Lower U.S. business taxes, uncertainty over NAFTA complicate Trudeau's investment pitch in Davos

Prime Minister Justin Trudeau, Finance Minister Bill Morneau, Foreign Affairs Minister Chrystia Freeland and Status of Women Minister Maryam Monsef set off today for the annual gathering in Switzerland with goals that include attracting investment, promoting a gender-balanced economy and preparing for hosting the G7 in June.

PM and 4 ministers attending annual gathering of business and political elite

Prime Minister Justin Trudeau first attended the World Economic Forum in Davos, Switzerland, in 2016. He returns this year hoping to attract more foreign business investment in Canada. (Michel Euler/Associated Press)

One of Canada's central aims at this year's World Economic Forum is to convince global business leaders that Canada is still an attractive place to invest.

It is a challenge made all the more difficult because of the uncertainties posed by ongoing NAFTA negotiations and recent cuts to U.S. corporate and business rates that threaten Canada's competitive advantages.

Prime Minister Justin Trudeau and a bevy of top cabinet ministers, including the finance and foreign affairs ministers, fly to Davos on Monday, where political leaders, business elite, non-governmental organizations and even some celebrities meet and mingle with the goal of finding solutions to some of the world's biggest challenges. 

"Davos is not an internationally sanctioned body of economic decision makers, like the IMF or World Bank," said Laura Dawson, director of the Canada Institute at the Wilson Center in Washington, D.C.

"This is kind of like a trade show where folks who are in business and economics, and a lot of world leaders, go to see and be seen."

The theme of this year's meeting is "Creating a Shared Future in a Fractured World."

The Trump factor

Part of that fracturing is blamed on rising populism and protectionism, most notably exemplified by U.S. President Donald Trump, who surprised many by announcing he will attend the globalist forum this year. It's the first time a sitting American president is going since Bill Clinton went in 2000.

"It's a real departure for Trump, but in this case I think he wants to take a victory lap for what he's done on tax reform, for the evidence of growth in the stock market, employment numbers. He wants to take credit for that," said Dawson.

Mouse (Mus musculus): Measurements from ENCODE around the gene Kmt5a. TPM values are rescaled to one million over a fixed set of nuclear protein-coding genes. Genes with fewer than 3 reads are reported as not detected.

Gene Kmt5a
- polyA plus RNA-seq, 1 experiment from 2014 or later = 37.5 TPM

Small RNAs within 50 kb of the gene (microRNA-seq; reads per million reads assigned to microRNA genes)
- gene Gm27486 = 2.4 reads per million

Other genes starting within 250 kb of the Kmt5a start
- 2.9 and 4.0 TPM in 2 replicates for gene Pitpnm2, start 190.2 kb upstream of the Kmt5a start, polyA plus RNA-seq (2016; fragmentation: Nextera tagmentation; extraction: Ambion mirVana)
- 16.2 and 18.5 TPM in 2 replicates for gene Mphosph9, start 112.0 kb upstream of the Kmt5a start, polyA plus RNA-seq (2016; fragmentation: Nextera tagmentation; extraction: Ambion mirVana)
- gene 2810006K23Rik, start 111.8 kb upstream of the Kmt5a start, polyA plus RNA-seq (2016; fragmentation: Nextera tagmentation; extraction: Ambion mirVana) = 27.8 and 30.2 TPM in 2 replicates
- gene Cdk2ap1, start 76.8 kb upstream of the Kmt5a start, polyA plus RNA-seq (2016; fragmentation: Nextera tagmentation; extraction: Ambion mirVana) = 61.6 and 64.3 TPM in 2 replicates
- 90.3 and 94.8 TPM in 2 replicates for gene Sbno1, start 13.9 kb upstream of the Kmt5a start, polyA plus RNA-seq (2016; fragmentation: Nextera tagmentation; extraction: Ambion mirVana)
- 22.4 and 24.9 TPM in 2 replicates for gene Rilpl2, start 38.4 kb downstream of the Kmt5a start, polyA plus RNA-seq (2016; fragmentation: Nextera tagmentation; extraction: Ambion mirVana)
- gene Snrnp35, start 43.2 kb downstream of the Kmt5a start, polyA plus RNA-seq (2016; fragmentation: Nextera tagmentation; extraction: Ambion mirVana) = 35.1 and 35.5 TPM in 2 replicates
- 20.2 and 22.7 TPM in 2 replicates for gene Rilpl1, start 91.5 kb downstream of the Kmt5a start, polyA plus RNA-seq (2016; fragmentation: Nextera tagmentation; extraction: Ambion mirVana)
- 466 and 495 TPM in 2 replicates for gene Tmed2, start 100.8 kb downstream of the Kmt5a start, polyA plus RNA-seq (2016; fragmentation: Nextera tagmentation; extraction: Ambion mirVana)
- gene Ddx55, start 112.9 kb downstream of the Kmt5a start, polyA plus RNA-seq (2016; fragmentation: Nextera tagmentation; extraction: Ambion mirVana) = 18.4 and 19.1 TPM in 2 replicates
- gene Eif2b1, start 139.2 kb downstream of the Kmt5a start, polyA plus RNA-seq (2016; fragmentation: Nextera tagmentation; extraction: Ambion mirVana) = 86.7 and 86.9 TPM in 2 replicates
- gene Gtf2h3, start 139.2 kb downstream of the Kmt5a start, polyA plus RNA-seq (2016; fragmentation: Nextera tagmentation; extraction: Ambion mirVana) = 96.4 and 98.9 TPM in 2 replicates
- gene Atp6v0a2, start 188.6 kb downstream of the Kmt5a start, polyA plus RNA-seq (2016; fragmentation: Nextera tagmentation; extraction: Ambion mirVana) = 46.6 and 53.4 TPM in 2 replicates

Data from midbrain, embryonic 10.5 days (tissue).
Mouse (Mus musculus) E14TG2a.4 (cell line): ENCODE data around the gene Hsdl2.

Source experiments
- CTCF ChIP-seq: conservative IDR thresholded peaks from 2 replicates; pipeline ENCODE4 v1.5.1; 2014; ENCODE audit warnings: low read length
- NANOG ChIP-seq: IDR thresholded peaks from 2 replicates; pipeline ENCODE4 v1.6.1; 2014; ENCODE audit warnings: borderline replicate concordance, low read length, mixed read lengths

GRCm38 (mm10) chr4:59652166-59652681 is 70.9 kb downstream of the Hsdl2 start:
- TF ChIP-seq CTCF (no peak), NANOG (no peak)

It's because of Trump that Canada has to work so hard to remind investors that Canada is open for business. Ongoing tumultuous NAFTA talks have created so much uncertainty that businesses have become wary of investing in Canada, something the governor of the Bank of Canada said last week is one of the major issues "keeping [him] up at night."

Trudeau departs for Davos

5 years ago
Duration 1:59
PM Justin Trudeau heads to the World Economic Forum in Davos, Switzerland.

NAFTA aside, U.S. lawmakers passed a bill in December that slashed corporate and other taxes south of the border, making the U.S. much more competitive with Canada.

"When it comes to attracting foreign direct investment, we need to demonstrate confidence in the Canadian economy," said one senior government official. "We need to show why it's a good place to invest."

It's also an opportunity to forge the beginnings of new trade relationships as Canada continues to try to diversify its export markets.

Not giving up on Asia

"Things didn't go well for Canada in the fall in the two visits to Asia," said Canadian Chamber of Commerce President and CEO Perrin Beatty. "This is an opportunity for Mr. Trudeau to make it clear that we want to strengthen our trading relationships and that we're prepared to work very closely with our partners on that."

Not that Canada will necessarily walk away from Davos with big announcements, but it's better to be there than to not be there.

"We could say that we're not going to participate, we're not going to attend. But the thing we risk is [if] we're not there for part of the conversation, we can't be part of the solution and we certainly wouldn't make the impact that I think we can and should," said Bill Thomas, global chairman of KPMG International, who will be one of the Canadian business leaders at Davos.

In other words, as the saying goes, if you're not at the table, you're on the menu.

Gender-based policy making

The forum is also a chance for Canada to brand itself. And this year the Liberal government wants to show itself a leader on advancing gender equality and women's empowerment.

For example, senior government officials tell CBC News that Canada will meet with other countries that have had success when doing gender-based budgeting, such as Norway and Sweden.

Trudeau will host a public session this week with Pakistani Nobel Peace Prize laureate Malala Yousafzai at Davos. Canada holds the presidency of the G7 this year. (Chris Wattie/Reuters)

And Trudeau will hold a public session with Nobel Peace Prize winner Malala Yousafzai, the Pakistani girl who was shot in the head by the Taliban on her way to school.

"We must have the full and equal participation of all to have economies that work for everyone and a future that is fairer, more inclusive and more compassionate," said Trudeau in a news release.

Canada holds the presidency of the G7 this year. Davos is an opportunity for pre-meetings with G7 leaders as Canada works toward choosing what initiative it will champion at the leaders summit in June.

"As a kind of focus group for shopping some potential ideas and objectives Canada might have to see how they resonate with the global community, Davos is ideal for that," said Dawson.


Karina Roman

Senior Reporter, Parliamentary Bureau

Karina Roman joined CBC's parliamentary bureau in 2008. She can be reached on email karina.roman@cbc.ca or on Twitter @karinaroman1